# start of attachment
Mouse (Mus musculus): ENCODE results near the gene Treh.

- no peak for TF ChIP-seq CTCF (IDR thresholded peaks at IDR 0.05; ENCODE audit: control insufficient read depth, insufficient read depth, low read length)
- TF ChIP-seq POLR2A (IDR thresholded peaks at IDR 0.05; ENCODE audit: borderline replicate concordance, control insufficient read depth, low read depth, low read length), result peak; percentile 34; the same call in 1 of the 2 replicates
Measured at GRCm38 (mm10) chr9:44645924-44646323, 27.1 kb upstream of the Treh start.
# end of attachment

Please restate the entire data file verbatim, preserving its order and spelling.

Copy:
Mouse (Mus musculus): ENCODE results near the gene Treh.

- no peak for TF ChIP-seq CTCF (IDR thresholded peaks at IDR 0.05; ENCODE audit: control insufficient read depth, insufficient read depth, low read length)
- TF ChIP-seq POLR2A (IDR thresholded peaks at IDR 0.05; ENCODE audit: borderline replicate concordance, control insufficient read depth, low read depth, low read length), result peak; percentile 34; the same call in 1 of the 2 replicates
Measured at GRCm38 (mm10) chr9:44645924-44646323, 27.1 kb upstream of the Treh start.